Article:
Session B5: Secrecy and Physics

10:45 AM–12:33 PM, Saturday, February 13, 2010
Room: Thurgood Marshall West

Sponsoring Units: FHP FPS AAPT
Chair: Peter Galison, Harvard University

Abstract ID: BAPS.2010.APR.B5.2

Abstract: B5.00002 : Secrecy and Physicists: Intersections of Science and National Security

11:21 AM–11:57 AM

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  Steven Aftergood
    (Federation of American Scientists)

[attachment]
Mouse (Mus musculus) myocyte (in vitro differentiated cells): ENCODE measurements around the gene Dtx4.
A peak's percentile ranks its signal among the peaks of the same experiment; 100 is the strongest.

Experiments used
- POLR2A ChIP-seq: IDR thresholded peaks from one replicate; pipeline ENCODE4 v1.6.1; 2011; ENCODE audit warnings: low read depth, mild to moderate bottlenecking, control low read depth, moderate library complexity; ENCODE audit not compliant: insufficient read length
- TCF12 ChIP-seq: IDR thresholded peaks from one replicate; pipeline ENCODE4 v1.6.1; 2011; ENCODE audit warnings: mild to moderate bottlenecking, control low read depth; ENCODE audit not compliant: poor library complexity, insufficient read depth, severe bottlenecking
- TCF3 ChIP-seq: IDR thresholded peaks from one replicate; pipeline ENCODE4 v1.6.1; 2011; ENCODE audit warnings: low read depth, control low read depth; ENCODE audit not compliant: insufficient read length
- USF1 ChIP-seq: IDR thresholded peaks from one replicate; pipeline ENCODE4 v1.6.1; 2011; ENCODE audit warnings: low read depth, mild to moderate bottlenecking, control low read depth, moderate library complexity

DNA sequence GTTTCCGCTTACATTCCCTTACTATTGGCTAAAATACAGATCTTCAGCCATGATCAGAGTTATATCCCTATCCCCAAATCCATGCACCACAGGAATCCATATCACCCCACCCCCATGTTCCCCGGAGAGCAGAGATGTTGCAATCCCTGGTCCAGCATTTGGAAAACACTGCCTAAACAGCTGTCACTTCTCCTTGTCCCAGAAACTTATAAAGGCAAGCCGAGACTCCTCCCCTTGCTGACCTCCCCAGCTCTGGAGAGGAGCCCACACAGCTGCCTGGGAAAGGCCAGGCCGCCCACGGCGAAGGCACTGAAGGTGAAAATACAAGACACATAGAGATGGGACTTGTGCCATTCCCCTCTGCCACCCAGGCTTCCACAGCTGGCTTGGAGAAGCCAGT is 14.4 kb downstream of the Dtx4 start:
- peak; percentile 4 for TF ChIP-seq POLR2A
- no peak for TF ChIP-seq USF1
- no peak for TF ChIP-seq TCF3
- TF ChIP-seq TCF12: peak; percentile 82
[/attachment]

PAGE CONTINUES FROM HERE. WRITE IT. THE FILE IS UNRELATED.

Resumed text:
Physicists have been proponents as well as critics of government secrecy affecting their work. Enrico Fermi once wrote (in Physics Today) that ``Contrary to perhaps what is the most common belief about secrecy, secrecy was not started by generals, was not started by security officers, but was started by physicists.'' Yet Edward Teller, Frederick Seitz and others argued that secrecy in science and technology could profitably be reduced by 90\% or more. Secrecy in physics is of course most pronounced in research related to nuclear weapons development. Though this is a longstanding concern it is still not a settled one. Disputes over nuclear weapons-related secrecy continue to resonate today as researchers and authors challenge the boundaries of official disclosure regarding the nuclear weapons enterprise. This paper will survey the current landscape of secrecy in science, and will discuss recent controversies involving publication of nuclear weapons physics, the infrastructure of nuclear research, and the prospects for secrecy reform.

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